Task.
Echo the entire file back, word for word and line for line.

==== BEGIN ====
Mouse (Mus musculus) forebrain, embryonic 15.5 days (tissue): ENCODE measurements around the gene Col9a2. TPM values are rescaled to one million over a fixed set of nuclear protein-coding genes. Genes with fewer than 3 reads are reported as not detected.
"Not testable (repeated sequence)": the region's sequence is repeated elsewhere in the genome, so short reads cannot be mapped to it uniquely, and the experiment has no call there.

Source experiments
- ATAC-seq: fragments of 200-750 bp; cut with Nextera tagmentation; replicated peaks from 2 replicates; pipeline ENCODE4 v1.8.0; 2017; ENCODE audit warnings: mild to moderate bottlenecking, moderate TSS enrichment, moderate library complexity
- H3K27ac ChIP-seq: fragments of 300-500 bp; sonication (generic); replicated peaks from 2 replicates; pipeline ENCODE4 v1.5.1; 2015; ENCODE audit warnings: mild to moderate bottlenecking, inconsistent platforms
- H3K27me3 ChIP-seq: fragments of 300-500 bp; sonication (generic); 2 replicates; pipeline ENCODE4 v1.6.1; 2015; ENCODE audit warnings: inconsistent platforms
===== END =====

Mouse (Mus musculus) forebrain, embryonic 15.5 days (tissue): ENCODE measurements around the gene Col9a2. TPM values are rescaled to one million over a fixed set of nuclear protein-coding genes. Genes with fewer than 3 reads are reported as not detected.
"Not testable (repeated sequence)": the region's sequence is repeated elsewhere in the genome, so short reads cannot be mapped to it uniquely, and the experiment has no call there.

Source experiments
- ATAC-seq: fragments of 200-750 bp; cut with Nextera tagmentation; replicated peaks from 2 replicates; pipeline ENCODE4 v1.8.0; 2017; ENCODE audit warnings: mild to moderate bottlenecking, moderate TSS enrichment, moderate library complexity
- H3K27ac ChIP-seq: fragments of 300-500 bp; sonication (generic); replicated peaks from 2 replicates; pipeline ENCODE4 v1.5.1; 2015; ENCODE audit warnings: mild to moderate bottlenecking, inconsistent platforms
- H3K27me3 ChIP-seq: fragments of 300-500 bp; sonication (generic); 2 replicates; pipeline ENCODE4 v1.6.1; 2015; ENCODE audit warnings: inconsistent platforms